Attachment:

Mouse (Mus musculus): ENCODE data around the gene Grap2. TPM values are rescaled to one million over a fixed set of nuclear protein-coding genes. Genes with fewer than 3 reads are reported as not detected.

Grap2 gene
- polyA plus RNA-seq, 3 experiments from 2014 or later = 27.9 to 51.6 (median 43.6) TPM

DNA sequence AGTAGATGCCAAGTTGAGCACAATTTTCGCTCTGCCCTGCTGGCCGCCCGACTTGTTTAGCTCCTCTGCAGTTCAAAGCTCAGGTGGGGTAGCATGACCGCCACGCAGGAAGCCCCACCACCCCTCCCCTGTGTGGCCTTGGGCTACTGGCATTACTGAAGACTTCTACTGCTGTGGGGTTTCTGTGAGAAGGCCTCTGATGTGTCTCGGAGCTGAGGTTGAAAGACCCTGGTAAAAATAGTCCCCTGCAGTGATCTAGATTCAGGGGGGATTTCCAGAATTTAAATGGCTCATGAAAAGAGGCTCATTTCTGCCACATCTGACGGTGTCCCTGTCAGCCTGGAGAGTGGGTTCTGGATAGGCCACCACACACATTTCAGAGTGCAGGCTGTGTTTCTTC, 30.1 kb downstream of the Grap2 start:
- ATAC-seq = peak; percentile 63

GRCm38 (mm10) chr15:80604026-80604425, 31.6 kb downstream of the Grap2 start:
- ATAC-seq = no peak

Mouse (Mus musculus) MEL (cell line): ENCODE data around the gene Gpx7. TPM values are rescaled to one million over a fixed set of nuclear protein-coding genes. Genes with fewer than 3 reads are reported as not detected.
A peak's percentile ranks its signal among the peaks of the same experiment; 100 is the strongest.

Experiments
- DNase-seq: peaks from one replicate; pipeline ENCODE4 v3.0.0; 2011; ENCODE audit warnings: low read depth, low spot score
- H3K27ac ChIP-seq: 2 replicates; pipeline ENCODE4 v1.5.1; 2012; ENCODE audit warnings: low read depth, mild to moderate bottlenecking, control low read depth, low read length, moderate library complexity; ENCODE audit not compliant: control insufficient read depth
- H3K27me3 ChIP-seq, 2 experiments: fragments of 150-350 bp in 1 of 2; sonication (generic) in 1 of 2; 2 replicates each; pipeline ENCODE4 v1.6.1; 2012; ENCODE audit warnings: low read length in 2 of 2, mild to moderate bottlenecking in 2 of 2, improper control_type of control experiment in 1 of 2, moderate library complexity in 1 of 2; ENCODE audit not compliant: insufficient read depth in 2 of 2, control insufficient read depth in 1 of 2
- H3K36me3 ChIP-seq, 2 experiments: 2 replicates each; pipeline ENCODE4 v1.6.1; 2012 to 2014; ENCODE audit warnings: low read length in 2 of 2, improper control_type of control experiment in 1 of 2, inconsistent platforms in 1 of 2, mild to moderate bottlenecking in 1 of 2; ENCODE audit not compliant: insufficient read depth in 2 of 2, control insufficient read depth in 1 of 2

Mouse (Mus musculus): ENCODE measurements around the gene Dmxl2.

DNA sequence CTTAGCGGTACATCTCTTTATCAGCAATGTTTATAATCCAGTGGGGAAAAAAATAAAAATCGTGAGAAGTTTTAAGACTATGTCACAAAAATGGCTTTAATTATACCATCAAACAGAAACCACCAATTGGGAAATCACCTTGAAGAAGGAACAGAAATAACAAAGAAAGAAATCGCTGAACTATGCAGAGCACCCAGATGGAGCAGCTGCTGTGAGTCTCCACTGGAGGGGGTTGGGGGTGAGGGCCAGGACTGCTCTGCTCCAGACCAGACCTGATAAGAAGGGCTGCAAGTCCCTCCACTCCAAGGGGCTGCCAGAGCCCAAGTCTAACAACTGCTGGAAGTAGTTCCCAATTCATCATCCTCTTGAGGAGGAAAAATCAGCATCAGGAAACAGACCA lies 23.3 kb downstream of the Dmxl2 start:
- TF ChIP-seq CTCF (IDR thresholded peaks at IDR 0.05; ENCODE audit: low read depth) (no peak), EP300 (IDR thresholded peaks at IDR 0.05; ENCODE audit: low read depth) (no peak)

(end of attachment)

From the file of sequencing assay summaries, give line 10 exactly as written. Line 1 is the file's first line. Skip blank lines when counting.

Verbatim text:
Experiments